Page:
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From Violence to Vinyasa: The Prison Yoga Program

Types of Yoga | Yoga

The word “prison” conjures up a lot of familiar, possibly clichéd images: tiny, barred cells, convicts pumping iron, and a few hours a day in the exercise yard. California State Prison in Sacramento, however, is trying something a little different.

Yoga for Inmates

For over a year and a half, Zach Pasillas, a certified yoga instructor and founder of the nonprofit Yoga Seed Collective in Sacramento, has been giving yoga lessons to the men at the prison. Along with another instructor, he visits the prison twice a week for rigorous 90-minute sessions of Vinyasa yoga.

Classes at this Level IV facility are a bit different from classes on the outside. According to the Sacramento Bee, supplies are basic, and each class can accommodate about 20 men. While some participate in both the Tuesday and the Thursday class, members of rival gangs must be kept separate, and therefore take the class only once a week.

"Transformation is Real"

Pasillas tells the Bee that the prisoners at California State Prison, Sacramento, are some of his “best students.”

“These men here are having realizations in a really powerful way. It’s really inspiring to see and it’s convinced me that transformation is real,” he says.

Pasillas and his fellow instructor Iwona have both been trained in the Prison Yoga Program—a program developed 12 years ago by James Fox, who began teaching yoga to inmates at the notorious San Quentin State Prison. The primary focus is on yoga as a way to transform the anger and violent impulses that led many prisoners into a life of crime, into stress tolerance, nonviolence, and emotional control.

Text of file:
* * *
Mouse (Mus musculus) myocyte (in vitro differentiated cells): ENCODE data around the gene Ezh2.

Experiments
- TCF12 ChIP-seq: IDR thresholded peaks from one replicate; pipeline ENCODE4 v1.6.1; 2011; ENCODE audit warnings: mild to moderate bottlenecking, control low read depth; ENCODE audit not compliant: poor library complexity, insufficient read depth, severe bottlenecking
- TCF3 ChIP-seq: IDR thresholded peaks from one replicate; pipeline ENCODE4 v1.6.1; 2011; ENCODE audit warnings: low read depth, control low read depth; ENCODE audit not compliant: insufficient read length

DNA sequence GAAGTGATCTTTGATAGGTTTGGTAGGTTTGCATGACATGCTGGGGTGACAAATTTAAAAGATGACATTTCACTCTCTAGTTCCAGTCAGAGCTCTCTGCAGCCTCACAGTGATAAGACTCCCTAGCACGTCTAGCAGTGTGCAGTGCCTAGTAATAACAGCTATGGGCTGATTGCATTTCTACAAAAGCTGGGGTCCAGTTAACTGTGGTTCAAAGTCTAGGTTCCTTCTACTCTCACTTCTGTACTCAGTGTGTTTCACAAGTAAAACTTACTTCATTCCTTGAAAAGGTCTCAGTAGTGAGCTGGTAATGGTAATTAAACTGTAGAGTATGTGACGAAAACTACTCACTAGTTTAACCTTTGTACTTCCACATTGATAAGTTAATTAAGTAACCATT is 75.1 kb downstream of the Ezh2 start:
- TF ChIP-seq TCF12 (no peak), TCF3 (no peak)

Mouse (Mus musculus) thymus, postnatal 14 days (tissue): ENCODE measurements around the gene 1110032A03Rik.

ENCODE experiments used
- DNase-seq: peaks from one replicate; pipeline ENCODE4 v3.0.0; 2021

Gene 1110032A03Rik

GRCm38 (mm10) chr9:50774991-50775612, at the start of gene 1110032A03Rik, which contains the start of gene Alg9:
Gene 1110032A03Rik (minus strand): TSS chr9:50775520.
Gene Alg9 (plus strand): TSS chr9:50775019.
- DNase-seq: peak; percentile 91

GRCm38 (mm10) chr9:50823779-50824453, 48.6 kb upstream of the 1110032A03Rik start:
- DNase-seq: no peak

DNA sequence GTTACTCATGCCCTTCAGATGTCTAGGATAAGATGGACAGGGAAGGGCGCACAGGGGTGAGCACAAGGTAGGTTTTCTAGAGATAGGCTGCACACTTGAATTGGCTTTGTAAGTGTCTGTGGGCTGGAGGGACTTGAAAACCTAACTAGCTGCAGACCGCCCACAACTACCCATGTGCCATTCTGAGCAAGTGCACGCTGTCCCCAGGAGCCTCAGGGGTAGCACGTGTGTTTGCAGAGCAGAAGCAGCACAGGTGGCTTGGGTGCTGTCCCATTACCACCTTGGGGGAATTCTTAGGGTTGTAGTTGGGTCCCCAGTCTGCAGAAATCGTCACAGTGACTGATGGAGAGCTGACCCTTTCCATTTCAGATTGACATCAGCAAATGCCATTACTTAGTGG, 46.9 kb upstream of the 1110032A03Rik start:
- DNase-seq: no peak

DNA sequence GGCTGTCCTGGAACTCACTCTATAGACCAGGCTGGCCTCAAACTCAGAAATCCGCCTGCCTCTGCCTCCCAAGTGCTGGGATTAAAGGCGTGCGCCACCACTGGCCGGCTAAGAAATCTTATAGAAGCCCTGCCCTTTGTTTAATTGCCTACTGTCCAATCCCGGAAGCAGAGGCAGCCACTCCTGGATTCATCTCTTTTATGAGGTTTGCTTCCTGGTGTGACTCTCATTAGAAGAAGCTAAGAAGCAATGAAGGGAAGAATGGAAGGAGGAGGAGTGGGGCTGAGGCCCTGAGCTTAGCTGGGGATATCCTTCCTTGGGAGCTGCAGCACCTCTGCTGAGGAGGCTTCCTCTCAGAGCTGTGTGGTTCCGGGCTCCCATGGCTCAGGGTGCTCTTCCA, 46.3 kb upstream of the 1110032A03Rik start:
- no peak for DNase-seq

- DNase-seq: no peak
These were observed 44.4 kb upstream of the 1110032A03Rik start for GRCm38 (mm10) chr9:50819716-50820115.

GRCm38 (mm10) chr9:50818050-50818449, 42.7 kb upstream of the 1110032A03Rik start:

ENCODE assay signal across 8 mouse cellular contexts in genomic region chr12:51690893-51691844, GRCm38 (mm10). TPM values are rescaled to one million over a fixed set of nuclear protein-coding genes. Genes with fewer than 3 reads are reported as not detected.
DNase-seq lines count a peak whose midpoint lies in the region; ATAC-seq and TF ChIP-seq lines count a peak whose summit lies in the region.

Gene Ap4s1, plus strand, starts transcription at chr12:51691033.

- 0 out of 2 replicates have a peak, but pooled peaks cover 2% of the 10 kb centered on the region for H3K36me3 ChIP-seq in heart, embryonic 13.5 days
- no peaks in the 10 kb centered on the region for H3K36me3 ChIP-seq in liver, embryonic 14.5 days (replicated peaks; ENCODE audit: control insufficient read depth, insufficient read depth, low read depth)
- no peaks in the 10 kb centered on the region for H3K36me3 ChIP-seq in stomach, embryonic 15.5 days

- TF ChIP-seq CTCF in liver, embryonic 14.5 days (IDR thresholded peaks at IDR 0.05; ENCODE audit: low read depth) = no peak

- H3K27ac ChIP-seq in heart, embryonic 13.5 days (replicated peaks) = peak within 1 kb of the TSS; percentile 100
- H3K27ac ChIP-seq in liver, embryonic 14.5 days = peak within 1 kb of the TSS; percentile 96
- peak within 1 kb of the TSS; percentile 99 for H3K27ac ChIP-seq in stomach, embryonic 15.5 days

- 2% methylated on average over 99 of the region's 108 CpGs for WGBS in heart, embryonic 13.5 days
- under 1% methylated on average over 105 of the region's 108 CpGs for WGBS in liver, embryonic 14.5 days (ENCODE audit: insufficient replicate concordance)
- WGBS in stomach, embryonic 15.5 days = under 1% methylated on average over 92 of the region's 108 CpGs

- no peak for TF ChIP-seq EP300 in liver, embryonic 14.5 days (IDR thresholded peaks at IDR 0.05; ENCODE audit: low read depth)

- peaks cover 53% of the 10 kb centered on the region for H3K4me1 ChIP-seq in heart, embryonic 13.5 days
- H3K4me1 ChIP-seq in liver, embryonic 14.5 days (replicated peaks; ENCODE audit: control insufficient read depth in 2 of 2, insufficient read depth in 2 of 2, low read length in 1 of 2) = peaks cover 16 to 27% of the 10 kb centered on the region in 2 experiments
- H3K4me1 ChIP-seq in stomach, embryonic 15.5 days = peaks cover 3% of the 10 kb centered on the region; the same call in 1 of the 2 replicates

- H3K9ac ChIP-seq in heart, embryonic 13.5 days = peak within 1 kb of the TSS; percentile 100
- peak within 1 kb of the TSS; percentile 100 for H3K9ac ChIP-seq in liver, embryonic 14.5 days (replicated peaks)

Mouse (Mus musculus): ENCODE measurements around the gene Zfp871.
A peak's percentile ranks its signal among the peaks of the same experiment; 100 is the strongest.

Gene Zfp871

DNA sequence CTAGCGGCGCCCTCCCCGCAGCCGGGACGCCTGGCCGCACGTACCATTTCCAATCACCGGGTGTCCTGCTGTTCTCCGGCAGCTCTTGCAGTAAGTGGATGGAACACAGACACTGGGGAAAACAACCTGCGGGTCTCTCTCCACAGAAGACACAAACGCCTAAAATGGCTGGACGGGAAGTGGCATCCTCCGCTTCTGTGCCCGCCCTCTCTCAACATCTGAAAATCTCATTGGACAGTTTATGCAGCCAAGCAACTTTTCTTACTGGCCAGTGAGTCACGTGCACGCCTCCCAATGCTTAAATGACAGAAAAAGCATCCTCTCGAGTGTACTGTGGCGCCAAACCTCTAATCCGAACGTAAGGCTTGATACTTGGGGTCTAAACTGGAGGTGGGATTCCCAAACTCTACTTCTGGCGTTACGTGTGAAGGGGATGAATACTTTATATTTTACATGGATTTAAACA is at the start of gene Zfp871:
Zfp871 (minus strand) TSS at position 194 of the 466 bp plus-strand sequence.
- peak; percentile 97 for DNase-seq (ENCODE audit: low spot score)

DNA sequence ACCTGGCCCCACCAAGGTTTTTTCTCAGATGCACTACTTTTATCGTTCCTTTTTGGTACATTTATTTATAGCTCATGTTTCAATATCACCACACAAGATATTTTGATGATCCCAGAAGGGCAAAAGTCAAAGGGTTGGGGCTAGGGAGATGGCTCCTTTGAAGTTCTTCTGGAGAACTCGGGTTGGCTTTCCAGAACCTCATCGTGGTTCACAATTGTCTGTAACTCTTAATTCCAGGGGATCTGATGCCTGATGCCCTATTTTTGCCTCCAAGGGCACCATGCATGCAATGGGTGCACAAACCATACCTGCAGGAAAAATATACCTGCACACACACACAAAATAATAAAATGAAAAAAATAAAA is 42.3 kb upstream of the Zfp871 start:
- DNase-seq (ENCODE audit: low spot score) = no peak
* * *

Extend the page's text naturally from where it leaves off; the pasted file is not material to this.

During Passilas’s time at the prison, he believes he’s seen positive change. Inmate Kevin Lewis of Oakland, who has been in prison for 20 years after being found guilty of second-degree murder, told the Bee,

“Yoga gives me a way to combat the things going on in The Yard. If you can relax through the painful positions, you can relax through painful situations in life. It also helps spiritually and keeps you calm and tolerant.”

Although it’s likely still a long way off, maybe someday the new prison cliché will be calmness, tolerance, and exercise yards full of prisoners doing yoga.

Image credit: Lezlie Sterling, Sacramento Bee

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